US8267598B2 - Point to point optical communication system for conveying signals between multiple housings of a device - Google Patents

Point to point optical communication system for conveying signals between multiple housings of a device Download PDF

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US8267598B2
US8267598B2 US11/567,623 US56762306A US8267598B2 US 8267598 B2 US8267598 B2 US 8267598B2 US 56762306 A US56762306 A US 56762306A US 8267598 B2 US8267598 B2 US 8267598B2
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optical
respective
communication system
point
housing
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US20080138078A1 (en
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Rachid M. Alameh
Mark A. Barabolak
Aaron L. Dietrich
Michael W. Schellinger
Maninder S. Sehmbey
David R. Zeiger
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Google Technology Holdings LLC
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Motorola Mobility LLC
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    • HELECTRICITY
    • H04ELECTRIC COMMUNICATION TECHNIQUE
    • H04BTRANSMISSION
    • H04B10/00Transmission systems employing electromagnetic waves other than radio-waves, e.g. infrared, visible or ultraviolet light, or employing corpuscular radiation, e.g. quantum communication
    • H04B10/11Arrangements specific to free-space transmission, i.e. transmission through air or vacuum
    • H04B10/114Indoor or close-range type systems
    • H04B10/1143Bidirectional transmission

Abstract

An optical communication system is provided for conveying signals between multiple housing elements of a device, where respective optical detectors and optical light sources interact via respective point to point communication paths, where the point to point communication path is maintained while the multiple housing elements of the device move relative to one another. In at least some instances, the multiple housing elements correspond to at least a pair of housing elements that are incorporated as part of a communication device having a slider configuration. In some of the same or still further instances, the point to point communication paths correspond to channels formed between the multiple housing elements, which in some instances may be at least partially recessed within one or both of the housing elements. In some instances the channels may traverse free space. In still further instances the channel may include a light pipe.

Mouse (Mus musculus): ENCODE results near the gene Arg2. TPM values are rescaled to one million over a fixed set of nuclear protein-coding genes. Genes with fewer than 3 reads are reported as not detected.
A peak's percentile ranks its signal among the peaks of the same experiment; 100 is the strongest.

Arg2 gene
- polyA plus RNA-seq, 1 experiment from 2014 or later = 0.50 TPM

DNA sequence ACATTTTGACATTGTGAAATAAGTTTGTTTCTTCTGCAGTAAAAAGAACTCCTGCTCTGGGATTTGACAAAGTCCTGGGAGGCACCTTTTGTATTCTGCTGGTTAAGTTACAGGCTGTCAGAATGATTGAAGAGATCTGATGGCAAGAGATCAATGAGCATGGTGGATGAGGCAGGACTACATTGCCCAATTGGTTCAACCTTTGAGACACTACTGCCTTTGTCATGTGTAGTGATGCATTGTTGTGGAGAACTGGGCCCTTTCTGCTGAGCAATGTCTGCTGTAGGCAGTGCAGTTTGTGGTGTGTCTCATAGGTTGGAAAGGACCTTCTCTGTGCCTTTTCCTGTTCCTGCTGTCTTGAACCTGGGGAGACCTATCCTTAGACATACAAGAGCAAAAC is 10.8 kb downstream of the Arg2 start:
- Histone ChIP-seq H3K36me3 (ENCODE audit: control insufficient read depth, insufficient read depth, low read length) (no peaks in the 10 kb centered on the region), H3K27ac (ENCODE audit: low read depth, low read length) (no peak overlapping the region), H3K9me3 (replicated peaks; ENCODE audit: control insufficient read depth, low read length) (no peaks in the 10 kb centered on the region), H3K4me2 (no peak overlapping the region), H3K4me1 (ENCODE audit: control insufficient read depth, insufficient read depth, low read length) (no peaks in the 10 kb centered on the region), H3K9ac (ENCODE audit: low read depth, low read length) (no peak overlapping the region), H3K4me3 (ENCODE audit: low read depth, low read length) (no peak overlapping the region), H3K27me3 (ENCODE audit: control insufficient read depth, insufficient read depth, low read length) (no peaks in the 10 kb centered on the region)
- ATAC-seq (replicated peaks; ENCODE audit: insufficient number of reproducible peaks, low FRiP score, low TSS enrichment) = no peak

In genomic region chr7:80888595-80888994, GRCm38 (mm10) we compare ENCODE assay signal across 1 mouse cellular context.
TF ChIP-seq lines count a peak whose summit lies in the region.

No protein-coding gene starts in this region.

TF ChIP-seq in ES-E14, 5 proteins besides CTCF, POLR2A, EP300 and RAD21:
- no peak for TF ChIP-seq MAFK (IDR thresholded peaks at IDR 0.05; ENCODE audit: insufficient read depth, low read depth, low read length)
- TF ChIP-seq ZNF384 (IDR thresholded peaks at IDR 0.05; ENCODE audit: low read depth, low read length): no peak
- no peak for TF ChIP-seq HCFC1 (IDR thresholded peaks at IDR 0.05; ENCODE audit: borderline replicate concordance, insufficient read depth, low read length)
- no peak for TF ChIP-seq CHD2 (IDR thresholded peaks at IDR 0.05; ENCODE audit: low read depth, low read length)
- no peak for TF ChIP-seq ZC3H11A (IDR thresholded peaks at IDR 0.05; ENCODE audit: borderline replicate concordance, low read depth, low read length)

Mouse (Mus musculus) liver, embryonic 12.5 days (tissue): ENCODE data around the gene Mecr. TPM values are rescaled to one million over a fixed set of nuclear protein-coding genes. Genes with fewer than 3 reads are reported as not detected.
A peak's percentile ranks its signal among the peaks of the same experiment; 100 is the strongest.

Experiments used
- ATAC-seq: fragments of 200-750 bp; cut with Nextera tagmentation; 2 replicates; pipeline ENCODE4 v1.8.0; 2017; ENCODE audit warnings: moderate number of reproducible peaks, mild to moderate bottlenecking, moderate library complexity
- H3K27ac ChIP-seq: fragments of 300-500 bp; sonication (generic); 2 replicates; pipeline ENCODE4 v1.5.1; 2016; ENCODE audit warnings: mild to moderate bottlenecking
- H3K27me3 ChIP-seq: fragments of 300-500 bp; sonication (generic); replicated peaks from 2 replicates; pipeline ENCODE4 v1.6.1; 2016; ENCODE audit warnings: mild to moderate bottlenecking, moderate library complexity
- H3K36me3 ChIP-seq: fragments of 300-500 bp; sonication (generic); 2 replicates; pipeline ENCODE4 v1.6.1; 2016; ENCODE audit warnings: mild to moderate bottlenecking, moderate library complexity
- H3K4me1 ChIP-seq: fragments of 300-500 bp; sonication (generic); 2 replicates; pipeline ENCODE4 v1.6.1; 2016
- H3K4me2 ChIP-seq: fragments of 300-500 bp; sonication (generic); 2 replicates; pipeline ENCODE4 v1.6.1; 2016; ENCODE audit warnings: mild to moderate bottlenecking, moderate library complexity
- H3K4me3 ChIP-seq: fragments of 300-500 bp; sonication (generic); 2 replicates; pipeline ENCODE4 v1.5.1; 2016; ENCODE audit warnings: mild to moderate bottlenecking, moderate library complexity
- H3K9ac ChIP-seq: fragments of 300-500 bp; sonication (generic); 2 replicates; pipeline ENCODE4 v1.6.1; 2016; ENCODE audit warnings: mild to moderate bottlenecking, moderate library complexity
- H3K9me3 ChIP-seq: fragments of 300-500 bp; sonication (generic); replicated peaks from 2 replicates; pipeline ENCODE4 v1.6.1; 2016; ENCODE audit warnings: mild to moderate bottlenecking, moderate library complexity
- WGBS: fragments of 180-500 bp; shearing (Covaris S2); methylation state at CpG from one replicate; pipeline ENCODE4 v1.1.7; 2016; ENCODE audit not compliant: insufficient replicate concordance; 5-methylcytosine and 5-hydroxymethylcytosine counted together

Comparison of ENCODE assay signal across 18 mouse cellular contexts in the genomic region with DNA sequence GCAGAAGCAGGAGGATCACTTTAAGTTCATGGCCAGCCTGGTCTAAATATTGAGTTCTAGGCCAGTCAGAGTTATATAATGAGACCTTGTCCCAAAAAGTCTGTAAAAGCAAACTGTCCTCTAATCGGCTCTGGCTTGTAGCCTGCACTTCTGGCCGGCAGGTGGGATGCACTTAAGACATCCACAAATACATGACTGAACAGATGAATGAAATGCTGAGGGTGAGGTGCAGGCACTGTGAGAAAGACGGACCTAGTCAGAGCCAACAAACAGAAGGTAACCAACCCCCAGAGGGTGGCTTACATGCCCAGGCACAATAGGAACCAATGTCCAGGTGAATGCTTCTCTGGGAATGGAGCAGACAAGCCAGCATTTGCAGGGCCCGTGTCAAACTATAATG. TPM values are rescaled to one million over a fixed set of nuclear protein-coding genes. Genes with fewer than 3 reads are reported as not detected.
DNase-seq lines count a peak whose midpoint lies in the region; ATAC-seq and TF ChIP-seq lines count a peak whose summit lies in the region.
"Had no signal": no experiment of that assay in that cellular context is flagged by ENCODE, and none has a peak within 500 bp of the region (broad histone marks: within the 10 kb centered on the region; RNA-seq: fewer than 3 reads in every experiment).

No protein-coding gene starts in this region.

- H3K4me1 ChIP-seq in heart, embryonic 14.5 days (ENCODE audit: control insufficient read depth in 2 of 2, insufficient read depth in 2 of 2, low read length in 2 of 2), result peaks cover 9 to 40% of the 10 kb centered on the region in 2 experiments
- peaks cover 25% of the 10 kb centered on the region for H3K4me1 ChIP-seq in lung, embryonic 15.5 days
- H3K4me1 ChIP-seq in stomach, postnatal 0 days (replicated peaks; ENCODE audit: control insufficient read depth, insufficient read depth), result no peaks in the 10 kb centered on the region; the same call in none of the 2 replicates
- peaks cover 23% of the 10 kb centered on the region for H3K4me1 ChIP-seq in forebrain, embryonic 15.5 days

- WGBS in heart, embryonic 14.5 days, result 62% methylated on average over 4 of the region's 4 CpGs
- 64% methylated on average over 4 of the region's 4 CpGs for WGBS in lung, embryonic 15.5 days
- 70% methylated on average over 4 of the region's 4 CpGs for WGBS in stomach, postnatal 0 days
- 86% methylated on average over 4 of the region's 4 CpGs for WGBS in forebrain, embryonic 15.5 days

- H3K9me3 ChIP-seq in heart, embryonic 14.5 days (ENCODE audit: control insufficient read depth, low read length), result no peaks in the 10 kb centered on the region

Description

FIELD OF THE INVENTION

The present invention relates generally to a communication system between multiple housing elements of a device, which are adapted to move relative to one another, and more particularly, to an optical point to point communication system, which maintains a communication connection, during the movement of the housing elements.

BACKGROUND OF THE INVENTION

Slider devices, such as cellular telephones, represent a further form factor in addition to clam shells, candy bars, as well as others, which has enjoyed a degree of customer acceptance. In a device having a slider configuration, the two housing portions will generally shift laterally relative to one another, with each of the two housing portions typically traveling along respective paths, that are generally parallel to one another. The slider configuration enables a form factor, which is more compact when not in use, where the two housing portions are allowed to more substantially overlap or nest. When in use, the two housing portions move apart or expand to provide a device with greater surface area to simultaneously support a larger exposed keypad and display, and/or to provide greater length or distance between the microphone and speaker to better bridge the gap defined by the distance between the user's mouth and the user's ear.